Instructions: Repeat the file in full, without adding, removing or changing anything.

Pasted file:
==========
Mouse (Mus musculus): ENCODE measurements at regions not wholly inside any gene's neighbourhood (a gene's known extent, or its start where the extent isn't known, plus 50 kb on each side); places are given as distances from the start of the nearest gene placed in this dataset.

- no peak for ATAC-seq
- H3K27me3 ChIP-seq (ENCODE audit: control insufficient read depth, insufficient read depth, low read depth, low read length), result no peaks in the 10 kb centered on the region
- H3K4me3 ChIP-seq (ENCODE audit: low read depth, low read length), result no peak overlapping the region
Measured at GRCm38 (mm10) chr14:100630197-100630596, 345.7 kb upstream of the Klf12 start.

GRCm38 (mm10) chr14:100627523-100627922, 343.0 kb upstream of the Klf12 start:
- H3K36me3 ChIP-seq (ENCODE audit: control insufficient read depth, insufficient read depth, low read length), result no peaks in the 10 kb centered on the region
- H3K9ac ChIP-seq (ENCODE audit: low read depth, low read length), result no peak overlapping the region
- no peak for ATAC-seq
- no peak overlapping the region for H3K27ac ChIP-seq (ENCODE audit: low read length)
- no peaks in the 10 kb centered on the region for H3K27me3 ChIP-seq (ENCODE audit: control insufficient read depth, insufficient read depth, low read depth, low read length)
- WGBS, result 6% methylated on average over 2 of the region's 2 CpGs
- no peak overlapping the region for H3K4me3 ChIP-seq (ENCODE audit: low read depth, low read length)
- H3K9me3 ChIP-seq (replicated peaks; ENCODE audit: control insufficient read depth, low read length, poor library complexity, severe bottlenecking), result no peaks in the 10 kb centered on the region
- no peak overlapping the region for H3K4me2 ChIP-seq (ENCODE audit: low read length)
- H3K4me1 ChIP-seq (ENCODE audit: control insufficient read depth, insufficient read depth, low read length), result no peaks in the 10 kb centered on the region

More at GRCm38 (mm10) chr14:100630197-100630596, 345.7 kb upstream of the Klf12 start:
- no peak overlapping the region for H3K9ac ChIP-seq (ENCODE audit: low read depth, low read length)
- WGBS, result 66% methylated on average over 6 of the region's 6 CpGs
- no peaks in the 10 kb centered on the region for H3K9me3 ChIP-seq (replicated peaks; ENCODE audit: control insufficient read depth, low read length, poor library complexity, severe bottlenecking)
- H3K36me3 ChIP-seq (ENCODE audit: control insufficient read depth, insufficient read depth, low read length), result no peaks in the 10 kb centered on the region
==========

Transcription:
Mouse (Mus musculus): ENCODE measurements at regions not wholly inside any gene's neighbourhood (a gene's known extent, or its start where the extent isn't known, plus 50 kb on each side); places are given as distances from the start of the nearest gene placed in this dataset.

- no peak for ATAC-seq
- H3K27me3 ChIP-seq (ENCODE audit: control insufficient read depth, insufficient read depth, low read depth, low read length), result no peaks in the 10 kb centered on the region
- H3K4me3 ChIP-seq (ENCODE audit: low read depth, low read length), result no peak overlapping the region
Measured at GRCm38 (mm10) chr14:100630197-100630596, 345.7 kb upstream of the Klf12 start.

GRCm38 (mm10) chr14:100627523-100627922, 343.0 kb upstream of the Klf12 start:
- H3K36me3 ChIP-seq (ENCODE audit: control insufficient read depth, insufficient read depth, low read length), result no peaks in the 10 kb centered on the region
- H3K9ac ChIP-seq (ENCODE audit: low read depth, low read length), result no peak overlapping the region
- no peak for ATAC-seq
- no peak overlapping the region for H3K27ac ChIP-seq (ENCODE audit: low read length)
- no peaks in the 10 kb centered on the region for H3K27me3 ChIP-seq (ENCODE audit: control insufficient read depth, insufficient read depth, low read depth, low read length)
- WGBS, result 6% methylated on average over 2 of the region's 2 CpGs
- no peak overlapping the region for H3K4me3 ChIP-seq (ENCODE audit: low read depth, low read length)
- H3K9me3 ChIP-seq (replicated peaks; ENCODE audit: control insufficient read depth, low read length, poor library complexity, severe bottlenecking), result no peaks in the 10 kb centered on the region
- no peak overlapping the region for H3K4me2 ChIP-seq (ENCODE audit: low read length)
- H3K4me1 ChIP-seq (ENCODE audit: control insufficient read depth, insufficient read depth, low read length), result no peaks in the 10 kb centered on the region

More at GRCm38 (mm10) chr14:100630197-100630596, 345.7 kb upstream of the Klf12 start:
- no peak overlapping the region for H3K9ac ChIP-seq (ENCODE audit: low read depth, low read length)
- WGBS, result 66% methylated on average over 6 of the region's 6 CpGs
- no peaks in the 10 kb centered on the region for H3K9me3 ChIP-seq (replicated peaks; ENCODE audit: control insufficient read depth, low read length, poor library complexity, severe bottlenecking)
- H3K36me3 ChIP-seq (ENCODE audit: control insufficient read depth, insufficient read depth, low read length), result no peaks in the 10 kb centered on the region